Suddenly Alone, Totally in Control

A Cruising Club of America program encourages crewmembers with basic skills to practice a set of procedures so they can be in charge when the captain no longer is

November 15, 2001

In more than a decade of sailing, plenty of it offshore, I’ve stood watch unaided by autopilot, hit the POS button on the GPS, and used a handheld VHF enough to know the routine. Yet always lurking in the back of my mind is this vague sense that, if something happens to Rick-my longtime companion and an accomplished, professional sailor-I really don’t know enough to make it home on my own. For his part, Rick looks back over the years and dismisses my fears, citing situations where I reacted smartly, whether aboard our old schooner or on the charter boat we ran in the Caribbean.

Last April, at a Cruising Club of America (CCA) Suddenly Alone seminar in Mystic, Connecticut, I discovered that these concerns aren’t mine alone. The CCA, founded in 1922 by sailors with a commitment to seamanlike offshore cruising and racing, had sent out a questionnaire to its 1,100 members asking the wives among them to list their main concerns about being aboard. The club received some surprising answers in more than 140 responses, and many came from women who’d sailed thousands of offshore miles over many years with their spouses.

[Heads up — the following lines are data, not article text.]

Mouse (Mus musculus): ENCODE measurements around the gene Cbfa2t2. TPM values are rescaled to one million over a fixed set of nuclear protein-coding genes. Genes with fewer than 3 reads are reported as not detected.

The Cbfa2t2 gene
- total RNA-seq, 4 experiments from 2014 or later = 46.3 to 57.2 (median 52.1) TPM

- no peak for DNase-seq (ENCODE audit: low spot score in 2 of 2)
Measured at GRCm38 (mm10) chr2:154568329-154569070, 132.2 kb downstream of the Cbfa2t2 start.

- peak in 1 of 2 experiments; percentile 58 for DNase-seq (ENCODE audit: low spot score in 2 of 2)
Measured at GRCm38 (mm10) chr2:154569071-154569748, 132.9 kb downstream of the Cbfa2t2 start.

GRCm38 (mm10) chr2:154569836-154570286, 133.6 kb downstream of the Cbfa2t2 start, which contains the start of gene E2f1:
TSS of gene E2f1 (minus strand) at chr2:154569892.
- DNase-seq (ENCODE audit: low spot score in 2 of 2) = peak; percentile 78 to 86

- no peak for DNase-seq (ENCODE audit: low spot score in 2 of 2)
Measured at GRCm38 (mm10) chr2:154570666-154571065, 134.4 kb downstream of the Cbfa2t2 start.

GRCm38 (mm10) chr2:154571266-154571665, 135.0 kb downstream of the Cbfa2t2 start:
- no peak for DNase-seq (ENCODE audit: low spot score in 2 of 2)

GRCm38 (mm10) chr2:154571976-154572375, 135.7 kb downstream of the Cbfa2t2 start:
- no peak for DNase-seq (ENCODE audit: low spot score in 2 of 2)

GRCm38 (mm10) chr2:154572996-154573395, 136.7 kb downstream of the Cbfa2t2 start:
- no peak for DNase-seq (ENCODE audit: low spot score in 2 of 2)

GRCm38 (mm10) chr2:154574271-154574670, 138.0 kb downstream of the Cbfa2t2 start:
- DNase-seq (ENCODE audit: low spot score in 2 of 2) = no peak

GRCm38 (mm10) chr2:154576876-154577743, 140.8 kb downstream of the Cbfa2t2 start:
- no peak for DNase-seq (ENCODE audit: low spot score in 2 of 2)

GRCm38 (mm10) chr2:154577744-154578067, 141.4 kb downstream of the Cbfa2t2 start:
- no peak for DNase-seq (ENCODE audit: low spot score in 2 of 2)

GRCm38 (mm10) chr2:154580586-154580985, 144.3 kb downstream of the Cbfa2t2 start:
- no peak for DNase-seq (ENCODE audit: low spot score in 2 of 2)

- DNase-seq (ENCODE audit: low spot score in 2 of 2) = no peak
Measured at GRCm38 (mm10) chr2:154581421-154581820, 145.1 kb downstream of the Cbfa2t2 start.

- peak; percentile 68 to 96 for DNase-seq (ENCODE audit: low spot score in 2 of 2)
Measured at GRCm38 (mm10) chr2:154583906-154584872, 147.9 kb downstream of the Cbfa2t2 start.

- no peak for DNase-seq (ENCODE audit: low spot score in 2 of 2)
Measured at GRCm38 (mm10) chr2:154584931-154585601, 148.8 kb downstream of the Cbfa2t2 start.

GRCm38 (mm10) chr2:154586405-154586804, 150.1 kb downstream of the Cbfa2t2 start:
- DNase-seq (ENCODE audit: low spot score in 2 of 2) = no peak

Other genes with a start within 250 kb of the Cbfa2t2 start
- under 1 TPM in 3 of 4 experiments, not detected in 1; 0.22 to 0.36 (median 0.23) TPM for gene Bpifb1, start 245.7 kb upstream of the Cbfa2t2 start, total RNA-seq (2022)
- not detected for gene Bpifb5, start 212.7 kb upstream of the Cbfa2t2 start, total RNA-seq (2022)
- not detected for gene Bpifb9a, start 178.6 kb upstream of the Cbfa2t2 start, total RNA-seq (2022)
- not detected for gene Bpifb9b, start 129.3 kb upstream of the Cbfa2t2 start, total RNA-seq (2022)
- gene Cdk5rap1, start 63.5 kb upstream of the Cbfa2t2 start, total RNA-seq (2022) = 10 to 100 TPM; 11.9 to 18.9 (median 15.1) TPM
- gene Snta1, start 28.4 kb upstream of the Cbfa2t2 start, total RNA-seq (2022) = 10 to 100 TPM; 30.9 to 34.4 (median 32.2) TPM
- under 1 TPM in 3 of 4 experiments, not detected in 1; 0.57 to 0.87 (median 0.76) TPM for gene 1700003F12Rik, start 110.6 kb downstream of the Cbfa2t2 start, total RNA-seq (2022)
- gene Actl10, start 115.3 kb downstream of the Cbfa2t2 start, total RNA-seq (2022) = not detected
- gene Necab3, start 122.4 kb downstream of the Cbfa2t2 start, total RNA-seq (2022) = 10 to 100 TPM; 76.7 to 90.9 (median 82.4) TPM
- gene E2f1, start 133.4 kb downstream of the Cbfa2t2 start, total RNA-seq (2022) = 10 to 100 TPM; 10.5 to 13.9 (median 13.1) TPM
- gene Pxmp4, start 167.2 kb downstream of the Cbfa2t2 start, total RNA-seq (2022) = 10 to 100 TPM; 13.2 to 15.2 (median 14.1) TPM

One woman had raced 13 times in the CCA’s biennial Newport-Bermuda Race and said she wouldn’t know how to put a fix on a chart if she had all day to do it. Another said she wouldn’t know how to get her husband out of the water if he fell overboard. Such responses prompted the CCA and its charitable arm, the Bonnell Cove Foundation, to create a program to prepare crews to be more self-reliant in emergencies. In addition to the Mystic gathering I attended, a Chesapeake Suddenly Alone seminar also was held in Annapolis late last October.